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Old Posted Oct 4, 2019, 5:13 PM
eschaton eschaton is offline
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Join Date: Dec 2013
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Originally Posted by Crawford View Post
Yeah, I think those are the most common U.S. typologies.

The light issue is fixable. Here's an article on opening up the back walls of brownstones. This really is expected now with higher-end gut renovations:

The floorplan issue is not as easily fixed, unless you extend the structure into the rear yard, which is obviously a massive undertaking. The city usually allows significant alterations to the back of brownstones in landmarked districts, provided they're not visible from the street. A lot of those 19th century blocks now have very modern, extended floorplans.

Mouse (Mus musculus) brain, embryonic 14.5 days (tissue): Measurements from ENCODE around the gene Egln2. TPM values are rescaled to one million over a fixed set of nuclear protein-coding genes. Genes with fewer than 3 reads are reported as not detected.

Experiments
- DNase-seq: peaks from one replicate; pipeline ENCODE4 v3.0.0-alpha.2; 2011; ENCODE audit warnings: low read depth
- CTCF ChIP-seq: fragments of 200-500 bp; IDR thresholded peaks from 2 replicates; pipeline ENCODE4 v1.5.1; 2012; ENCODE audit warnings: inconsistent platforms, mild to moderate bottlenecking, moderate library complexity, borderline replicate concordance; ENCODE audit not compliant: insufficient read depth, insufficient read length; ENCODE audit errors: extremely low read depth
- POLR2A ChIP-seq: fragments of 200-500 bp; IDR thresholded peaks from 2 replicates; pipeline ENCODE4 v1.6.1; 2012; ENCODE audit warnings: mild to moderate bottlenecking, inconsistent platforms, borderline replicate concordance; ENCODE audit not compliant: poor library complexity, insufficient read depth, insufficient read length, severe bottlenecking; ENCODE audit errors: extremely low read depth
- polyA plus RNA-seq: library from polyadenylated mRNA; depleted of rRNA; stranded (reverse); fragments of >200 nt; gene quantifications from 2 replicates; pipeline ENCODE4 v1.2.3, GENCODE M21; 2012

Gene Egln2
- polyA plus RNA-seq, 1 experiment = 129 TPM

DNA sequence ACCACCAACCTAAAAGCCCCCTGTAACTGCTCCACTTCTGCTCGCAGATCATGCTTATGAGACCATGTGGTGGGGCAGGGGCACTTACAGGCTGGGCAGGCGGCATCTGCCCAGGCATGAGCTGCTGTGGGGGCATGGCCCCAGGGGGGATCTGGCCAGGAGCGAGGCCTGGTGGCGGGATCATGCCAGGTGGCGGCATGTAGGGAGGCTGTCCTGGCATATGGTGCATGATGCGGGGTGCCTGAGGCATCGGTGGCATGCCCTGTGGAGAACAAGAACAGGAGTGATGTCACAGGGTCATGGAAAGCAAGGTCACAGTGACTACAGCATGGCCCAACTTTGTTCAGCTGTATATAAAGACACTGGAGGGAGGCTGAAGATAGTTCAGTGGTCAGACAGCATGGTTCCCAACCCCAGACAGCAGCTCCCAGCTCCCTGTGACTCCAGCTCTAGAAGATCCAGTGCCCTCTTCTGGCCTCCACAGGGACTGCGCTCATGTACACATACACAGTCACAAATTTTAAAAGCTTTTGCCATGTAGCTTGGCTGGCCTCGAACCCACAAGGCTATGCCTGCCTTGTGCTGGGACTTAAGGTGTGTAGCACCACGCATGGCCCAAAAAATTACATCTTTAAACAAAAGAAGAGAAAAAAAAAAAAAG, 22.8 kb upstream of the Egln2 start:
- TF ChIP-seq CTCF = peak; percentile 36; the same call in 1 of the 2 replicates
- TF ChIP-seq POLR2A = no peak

I honestly hate when you take a historic home and make the floor plan "modern" on the inside.

One of the selling points for my house (detached, built in 1906, basically "grand foursquare" in style) was how historically intact it was. Cherry floors on the first story, unpainted original woodwork everywhere on the first floor (save the kitchen) grand stairwell with bannister, pocket doors, built in sitting benches, stained glass windows, clawfoot tub on the second floor, etc. I wouldn't have bought a house that looked the same from the outside if they gutted it and put in an open floor plan, painted the woodwork white, and replaced everything with shitty drywall.
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